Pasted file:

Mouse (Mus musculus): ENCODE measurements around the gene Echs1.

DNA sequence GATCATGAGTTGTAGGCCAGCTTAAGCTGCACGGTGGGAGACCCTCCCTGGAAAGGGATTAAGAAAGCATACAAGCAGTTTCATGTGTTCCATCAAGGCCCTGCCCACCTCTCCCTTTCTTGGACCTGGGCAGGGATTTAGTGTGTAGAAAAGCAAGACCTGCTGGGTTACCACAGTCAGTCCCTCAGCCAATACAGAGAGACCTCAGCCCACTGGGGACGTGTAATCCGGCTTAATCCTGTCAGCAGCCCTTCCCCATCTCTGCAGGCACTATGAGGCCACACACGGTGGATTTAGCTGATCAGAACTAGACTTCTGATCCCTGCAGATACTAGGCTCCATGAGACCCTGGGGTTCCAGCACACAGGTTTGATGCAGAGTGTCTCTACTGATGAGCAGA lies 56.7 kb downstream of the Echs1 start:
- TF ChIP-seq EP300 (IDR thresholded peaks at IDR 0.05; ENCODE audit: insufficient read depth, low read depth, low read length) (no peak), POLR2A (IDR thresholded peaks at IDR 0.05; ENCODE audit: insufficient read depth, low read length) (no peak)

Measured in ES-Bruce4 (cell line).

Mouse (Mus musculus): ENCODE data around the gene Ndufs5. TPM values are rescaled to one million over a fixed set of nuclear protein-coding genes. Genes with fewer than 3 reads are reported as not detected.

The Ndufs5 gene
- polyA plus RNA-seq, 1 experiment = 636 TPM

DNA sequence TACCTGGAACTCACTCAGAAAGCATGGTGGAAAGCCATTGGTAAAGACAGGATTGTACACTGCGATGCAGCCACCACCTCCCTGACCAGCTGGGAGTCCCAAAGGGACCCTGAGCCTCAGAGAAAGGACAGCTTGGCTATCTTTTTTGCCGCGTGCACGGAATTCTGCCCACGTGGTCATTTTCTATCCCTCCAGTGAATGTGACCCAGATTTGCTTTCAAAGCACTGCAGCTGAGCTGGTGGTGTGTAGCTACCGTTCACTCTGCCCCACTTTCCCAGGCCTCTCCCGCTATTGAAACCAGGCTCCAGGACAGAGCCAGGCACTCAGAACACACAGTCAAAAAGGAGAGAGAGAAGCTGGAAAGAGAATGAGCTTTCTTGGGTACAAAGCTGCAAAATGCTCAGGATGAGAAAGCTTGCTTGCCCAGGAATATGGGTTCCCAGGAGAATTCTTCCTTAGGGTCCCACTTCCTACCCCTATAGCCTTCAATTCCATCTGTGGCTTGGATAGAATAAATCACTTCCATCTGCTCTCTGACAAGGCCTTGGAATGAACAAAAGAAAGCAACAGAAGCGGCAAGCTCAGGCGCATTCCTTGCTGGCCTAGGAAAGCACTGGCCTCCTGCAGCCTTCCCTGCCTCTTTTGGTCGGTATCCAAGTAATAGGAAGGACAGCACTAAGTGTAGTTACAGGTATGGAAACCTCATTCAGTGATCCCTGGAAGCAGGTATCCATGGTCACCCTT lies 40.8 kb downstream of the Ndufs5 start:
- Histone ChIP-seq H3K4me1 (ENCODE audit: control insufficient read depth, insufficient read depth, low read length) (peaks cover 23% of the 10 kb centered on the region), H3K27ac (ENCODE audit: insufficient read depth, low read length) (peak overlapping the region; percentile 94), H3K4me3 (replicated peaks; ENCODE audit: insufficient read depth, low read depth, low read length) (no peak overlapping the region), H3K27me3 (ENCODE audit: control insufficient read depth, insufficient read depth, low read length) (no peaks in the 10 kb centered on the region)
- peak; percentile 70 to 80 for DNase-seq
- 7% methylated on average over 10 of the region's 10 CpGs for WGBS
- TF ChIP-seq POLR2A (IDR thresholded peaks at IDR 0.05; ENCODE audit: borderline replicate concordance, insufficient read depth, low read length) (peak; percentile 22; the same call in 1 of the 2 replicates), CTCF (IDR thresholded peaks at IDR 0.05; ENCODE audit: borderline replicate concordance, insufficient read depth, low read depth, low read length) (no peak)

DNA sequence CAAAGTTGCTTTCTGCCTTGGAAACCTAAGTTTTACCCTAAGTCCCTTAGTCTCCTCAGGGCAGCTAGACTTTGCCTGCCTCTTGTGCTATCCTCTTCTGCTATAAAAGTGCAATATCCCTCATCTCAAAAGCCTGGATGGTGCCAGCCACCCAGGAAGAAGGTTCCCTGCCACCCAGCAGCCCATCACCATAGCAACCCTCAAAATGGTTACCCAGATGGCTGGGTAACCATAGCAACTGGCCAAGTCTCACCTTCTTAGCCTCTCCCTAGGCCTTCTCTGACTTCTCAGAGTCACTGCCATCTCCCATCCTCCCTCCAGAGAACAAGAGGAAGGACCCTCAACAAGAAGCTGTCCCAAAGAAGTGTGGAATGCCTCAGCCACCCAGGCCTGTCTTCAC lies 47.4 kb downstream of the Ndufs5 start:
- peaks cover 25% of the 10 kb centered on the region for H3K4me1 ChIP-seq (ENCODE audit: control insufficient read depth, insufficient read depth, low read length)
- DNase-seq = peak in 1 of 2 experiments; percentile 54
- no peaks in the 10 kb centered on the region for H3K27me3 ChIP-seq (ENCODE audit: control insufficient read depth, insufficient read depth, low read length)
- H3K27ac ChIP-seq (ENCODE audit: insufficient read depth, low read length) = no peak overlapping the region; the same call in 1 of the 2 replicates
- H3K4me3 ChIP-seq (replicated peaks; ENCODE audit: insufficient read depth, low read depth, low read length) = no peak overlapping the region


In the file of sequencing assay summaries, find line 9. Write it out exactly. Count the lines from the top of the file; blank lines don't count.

- Histone ChIP-seq H3K4me1 (ENCODE audit: control insufficient read depth, insufficient read depth, low read length) (peaks cover 23% of the 10 kb centered on the region), H3K27ac (ENCODE audit: insufficient read depth, low read length) (peak overlapping the region; percentile 94), H3K4me3 (replicated peaks; ENCODE audit: insufficient read depth, low read depth, low read length) (no peak overlapping the region), H3K27me3 (ENCODE audit: control insufficient read depth, insufficient read depth, low read length) (no peaks in the 10 kb centered on the region)